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    Jun 24, 2010

    I agree with everything jupchurch441 said. The only difference is that we start teaching Cursive the 2nd nine weeks. I think you will absolutely LOVE 3rd grade! It's a magical year... =)
     
  7. Teach'em

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    Thanks, Luv2Teach3rd! I think I will love it too! Now I can't wait til school starts!
     
  8. MissScrimmage

    MissScrimmage Aficionado

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    Jun 25, 2010

    I adored working with this age group. I am moving to a new grade next year, and I'm a little sad. Grade 3 is a great place to be! They are still little, but they have some basic skills already. Enjoy!
     
  9. Teach'em

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    Thanks MissScrimmage! I think 3rd will be a perfect fit for me!
     
  10. FarFromHome

    FarFromHome Connoisseur

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    Jun 26, 2010

    1. Do you teach cursive? If so, how?
    Yes. My district uses the Handwriting Without Tears program. We get to set our own pace though. I usually finish the book before Christmas, and then they spend the rest of the year writing in cursive. They love it and usually do really well.

    2. What are your favorite websites for ideas?
    I don't have them at home. I know I've used EdHelper though.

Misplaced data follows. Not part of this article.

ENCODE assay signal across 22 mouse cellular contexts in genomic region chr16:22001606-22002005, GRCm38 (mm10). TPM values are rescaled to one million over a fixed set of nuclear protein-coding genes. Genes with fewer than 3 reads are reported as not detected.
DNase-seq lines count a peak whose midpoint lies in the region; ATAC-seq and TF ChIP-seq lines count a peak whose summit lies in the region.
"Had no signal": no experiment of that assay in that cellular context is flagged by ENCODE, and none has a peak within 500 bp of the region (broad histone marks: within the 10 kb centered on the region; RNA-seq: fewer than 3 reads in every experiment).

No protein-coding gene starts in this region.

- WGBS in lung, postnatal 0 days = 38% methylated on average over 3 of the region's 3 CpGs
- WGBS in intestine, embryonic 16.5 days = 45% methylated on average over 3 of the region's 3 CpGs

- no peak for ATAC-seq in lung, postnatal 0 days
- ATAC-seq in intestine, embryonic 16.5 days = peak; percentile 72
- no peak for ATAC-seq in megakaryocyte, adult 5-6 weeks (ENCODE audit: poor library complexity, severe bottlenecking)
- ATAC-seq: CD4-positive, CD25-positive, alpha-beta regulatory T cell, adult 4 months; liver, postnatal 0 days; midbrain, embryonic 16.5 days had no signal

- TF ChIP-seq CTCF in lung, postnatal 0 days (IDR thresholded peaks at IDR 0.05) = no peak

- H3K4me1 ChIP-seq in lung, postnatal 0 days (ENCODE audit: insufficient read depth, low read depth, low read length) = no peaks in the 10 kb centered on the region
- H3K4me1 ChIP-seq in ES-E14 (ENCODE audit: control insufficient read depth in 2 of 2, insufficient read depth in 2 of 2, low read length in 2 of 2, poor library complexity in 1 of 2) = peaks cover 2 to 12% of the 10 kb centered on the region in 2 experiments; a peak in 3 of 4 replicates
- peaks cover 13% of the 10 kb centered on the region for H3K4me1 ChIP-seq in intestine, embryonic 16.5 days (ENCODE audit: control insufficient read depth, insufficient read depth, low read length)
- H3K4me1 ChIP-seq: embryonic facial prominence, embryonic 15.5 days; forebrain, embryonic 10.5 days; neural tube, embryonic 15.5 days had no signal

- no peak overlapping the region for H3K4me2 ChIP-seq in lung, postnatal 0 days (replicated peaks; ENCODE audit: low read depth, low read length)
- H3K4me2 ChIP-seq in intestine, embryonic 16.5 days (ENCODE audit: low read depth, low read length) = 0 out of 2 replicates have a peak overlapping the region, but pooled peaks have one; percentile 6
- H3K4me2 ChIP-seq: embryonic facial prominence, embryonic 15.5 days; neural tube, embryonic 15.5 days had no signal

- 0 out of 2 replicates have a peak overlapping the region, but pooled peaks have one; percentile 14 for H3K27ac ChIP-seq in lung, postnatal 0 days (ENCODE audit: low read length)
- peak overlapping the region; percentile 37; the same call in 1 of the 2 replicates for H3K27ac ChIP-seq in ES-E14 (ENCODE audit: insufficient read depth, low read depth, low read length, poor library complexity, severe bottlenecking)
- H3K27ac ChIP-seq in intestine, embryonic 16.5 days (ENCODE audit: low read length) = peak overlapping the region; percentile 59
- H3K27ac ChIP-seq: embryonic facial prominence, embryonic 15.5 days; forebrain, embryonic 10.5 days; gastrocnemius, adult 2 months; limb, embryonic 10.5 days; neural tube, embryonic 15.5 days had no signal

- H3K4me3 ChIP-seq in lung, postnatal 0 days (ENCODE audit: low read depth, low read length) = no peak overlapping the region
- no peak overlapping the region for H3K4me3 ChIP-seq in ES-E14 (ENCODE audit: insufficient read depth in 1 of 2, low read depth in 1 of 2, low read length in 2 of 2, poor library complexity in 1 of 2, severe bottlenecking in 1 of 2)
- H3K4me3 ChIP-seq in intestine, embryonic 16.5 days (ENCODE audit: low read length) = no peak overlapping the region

3. How do you get your "bluff" in on the first day? (I'll be teaching in a pretty rough area, so this is going to be crucial to have a successful year. I don't want them to be scared of me in any way, but I don't want to be a push over either!)
    I set my expectations right away and stick to them. Make sure you are consistent.

    4. What are your consequences for bad behavior?
    Our school has a system called Time to Teach. Students are asked to "refocus" when they are misbehaving. But a lot of times it depends on what the behavior is.

    5. What are their personalities like? (I heard to expect some attitude! )
    They are excited and love their teacher still at this age. Every once in a while I'll get one with an attitude, but I don't usually see the attitude after the first few weeks.

    6. Is it harder to get them motivated than younger students?
    No. They still get really excited about new concepts-especially cursive, multiplication, and division.